Graphics Processing Units (GPUs)
The Graphics Processing Unit (GPU) is designed as a co-processor to accelerate CPUs for general purpose scientific and engineering computing. Generally consisting of hundreds to thousands of smaller cores, the GPU is specialized for compute intensive and highly parallel computation tasks. The GPU accelerates applications running on the CPU by distributing the computation load of time-consuming tasks across a vast number of cores. This massively parallel architecture enables the high-performance computing capabilities of GPUs.
Field Programmable Gate Arrays (FPGAs)
The Field Programmable Gate Array (FPGA) is a massively parallel architecture that implements computation by using hundreds of thousands of tiny programmable computing elements. The continuous developments in transistor integration levels make it possible to implement a considerable number of floating-point arithmetic units on modern FPGAs. The array of programmable blocks enabled FPGAs to be reconfigured to any of a variety of computation functions. FPGAs offer the high performance of dedicated hardware solutions to specific applications, due to its custom-hardware and low-power characteristics, as well as the software programmability of general-purpose processors. FPGAs, promise another major step in energy efficiency, constituting a middle ground between fixed hardware architectures and custom-built ASICs.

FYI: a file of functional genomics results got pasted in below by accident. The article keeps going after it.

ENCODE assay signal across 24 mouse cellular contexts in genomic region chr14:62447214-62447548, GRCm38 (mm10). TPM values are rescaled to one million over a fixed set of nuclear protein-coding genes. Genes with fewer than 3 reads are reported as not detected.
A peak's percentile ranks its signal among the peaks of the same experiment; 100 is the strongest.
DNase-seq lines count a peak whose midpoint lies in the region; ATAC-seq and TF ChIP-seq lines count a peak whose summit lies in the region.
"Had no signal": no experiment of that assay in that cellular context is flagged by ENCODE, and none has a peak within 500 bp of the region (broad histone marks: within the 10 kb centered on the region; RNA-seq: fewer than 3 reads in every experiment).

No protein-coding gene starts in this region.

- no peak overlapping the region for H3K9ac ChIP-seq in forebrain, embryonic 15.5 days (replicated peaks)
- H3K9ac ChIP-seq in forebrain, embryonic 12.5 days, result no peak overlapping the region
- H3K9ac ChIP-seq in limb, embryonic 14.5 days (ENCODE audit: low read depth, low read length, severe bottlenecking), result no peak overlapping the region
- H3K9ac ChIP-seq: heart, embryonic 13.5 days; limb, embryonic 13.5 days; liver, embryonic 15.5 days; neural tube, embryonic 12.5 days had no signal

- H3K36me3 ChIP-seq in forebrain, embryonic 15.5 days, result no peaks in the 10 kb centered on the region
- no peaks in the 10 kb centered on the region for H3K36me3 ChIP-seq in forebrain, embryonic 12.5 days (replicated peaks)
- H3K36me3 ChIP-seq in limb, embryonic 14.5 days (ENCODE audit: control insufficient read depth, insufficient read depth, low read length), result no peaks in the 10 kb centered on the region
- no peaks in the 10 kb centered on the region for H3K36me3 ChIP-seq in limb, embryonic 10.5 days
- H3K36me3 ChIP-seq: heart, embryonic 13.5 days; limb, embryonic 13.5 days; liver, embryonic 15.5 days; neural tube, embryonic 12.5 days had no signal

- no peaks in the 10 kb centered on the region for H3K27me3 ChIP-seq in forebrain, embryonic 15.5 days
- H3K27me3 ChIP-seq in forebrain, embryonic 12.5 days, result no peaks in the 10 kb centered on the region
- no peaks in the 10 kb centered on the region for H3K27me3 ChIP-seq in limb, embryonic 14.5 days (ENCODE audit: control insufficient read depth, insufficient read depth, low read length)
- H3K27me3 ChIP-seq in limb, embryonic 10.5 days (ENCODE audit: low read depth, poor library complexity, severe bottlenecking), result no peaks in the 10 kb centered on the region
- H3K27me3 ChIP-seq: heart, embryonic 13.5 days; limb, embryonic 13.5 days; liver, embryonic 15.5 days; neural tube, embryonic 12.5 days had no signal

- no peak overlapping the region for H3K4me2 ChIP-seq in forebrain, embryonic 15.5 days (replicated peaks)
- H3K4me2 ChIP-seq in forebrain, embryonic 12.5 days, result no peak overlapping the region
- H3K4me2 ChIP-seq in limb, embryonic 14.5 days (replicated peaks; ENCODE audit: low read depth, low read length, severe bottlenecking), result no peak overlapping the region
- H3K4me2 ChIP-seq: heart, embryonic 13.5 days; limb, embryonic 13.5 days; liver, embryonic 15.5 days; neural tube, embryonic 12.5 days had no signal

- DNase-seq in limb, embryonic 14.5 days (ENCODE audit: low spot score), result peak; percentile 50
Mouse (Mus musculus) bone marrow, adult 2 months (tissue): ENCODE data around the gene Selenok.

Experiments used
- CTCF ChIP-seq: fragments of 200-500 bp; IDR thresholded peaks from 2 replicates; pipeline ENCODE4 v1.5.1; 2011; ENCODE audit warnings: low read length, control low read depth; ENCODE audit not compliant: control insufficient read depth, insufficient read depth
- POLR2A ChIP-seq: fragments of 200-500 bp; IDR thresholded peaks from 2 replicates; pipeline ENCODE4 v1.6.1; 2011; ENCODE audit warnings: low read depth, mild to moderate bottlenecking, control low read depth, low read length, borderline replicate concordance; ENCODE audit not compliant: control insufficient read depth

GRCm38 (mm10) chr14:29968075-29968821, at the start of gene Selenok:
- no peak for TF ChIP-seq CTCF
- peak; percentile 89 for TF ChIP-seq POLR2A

Access to Computing Resources
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Online Courses and Tutorials
Johannes de Fine Licht and Torsten Hoefler, Productive Parallel Programming for FPGA with High-Level Synthesis, ETH Zürich
Podcasts and Videos
Applications in Remote Sensing
List of publications that participate to the competition organized by HDRCS. The winners provide also a video.